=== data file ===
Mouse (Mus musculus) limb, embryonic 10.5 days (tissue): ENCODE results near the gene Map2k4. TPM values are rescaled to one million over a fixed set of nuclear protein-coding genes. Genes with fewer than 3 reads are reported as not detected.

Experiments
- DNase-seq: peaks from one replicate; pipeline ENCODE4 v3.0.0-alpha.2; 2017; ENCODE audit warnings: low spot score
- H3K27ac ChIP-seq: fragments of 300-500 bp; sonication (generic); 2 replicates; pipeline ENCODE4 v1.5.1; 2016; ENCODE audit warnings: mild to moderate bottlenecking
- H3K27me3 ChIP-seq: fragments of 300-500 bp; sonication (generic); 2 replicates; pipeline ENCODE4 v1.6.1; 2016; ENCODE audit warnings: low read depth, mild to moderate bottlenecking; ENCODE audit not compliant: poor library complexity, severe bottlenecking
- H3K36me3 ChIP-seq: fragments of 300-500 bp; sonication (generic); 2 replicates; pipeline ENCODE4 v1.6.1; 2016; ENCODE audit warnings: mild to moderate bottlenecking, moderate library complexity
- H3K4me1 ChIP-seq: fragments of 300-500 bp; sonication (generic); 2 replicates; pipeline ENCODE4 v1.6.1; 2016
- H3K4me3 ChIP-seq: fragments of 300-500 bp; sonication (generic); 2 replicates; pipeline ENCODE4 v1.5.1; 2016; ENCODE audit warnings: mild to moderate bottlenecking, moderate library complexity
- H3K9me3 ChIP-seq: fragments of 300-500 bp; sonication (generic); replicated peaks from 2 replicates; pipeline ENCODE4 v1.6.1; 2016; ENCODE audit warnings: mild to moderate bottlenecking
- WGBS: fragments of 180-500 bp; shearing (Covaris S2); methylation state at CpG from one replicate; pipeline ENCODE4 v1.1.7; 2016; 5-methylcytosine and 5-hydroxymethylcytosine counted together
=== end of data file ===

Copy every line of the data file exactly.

Mouse (Mus musculus) limb, embryonic 10.5 days (tissue): ENCODE results near the gene Map2k4. TPM values are rescaled to one million over a fixed set of nuclear protein-coding genes. Genes with fewer than 3 reads are reported as not detected.

Experiments
- DNase-seq: peaks from one replicate; pipeline ENCODE4 v3.0.0-alpha.2; 2017; ENCODE audit warnings: low spot score
- H3K27ac ChIP-seq: fragments of 300-500 bp; sonication (generic); 2 replicates; pipeline ENCODE4 v1.5.1; 2016; ENCODE audit warnings: mild to moderate bottlenecking
- H3K27me3 ChIP-seq: fragments of 300-500 bp; sonication (generic); 2 replicates; pipeline ENCODE4 v1.6.1; 2016; ENCODE audit warnings: low read depth, mild to moderate bottlenecking; ENCODE audit not compliant: poor library complexity, severe bottlenecking
- H3K36me3 ChIP-seq: fragments of 300-500 bp; sonication (generic); 2 replicates; pipeline ENCODE4 v1.6.1; 2016; ENCODE audit warnings: mild to moderate bottlenecking, moderate library complexity
- H3K4me1 ChIP-seq: fragments of 300-500 bp; sonication (generic); 2 replicates; pipeline ENCODE4 v1.6.1; 2016
- H3K4me3 ChIP-seq: fragments of 300-500 bp; sonication (generic); 2 replicates; pipeline ENCODE4 v1.5.1; 2016; ENCODE audit warnings: mild to moderate bottlenecking, moderate library complexity
- H3K9me3 ChIP-seq: fragments of 300-500 bp; sonication (generic); replicated peaks from 2 replicates; pipeline ENCODE4 v1.6.1; 2016; ENCODE audit warnings: mild to moderate bottlenecking
- WGBS: fragments of 180-500 bp; shearing (Covaris S2); methylation state at CpG from one replicate; pipeline ENCODE4 v1.1.7; 2016; 5-methylcytosine and 5-hydroxymethylcytosine counted together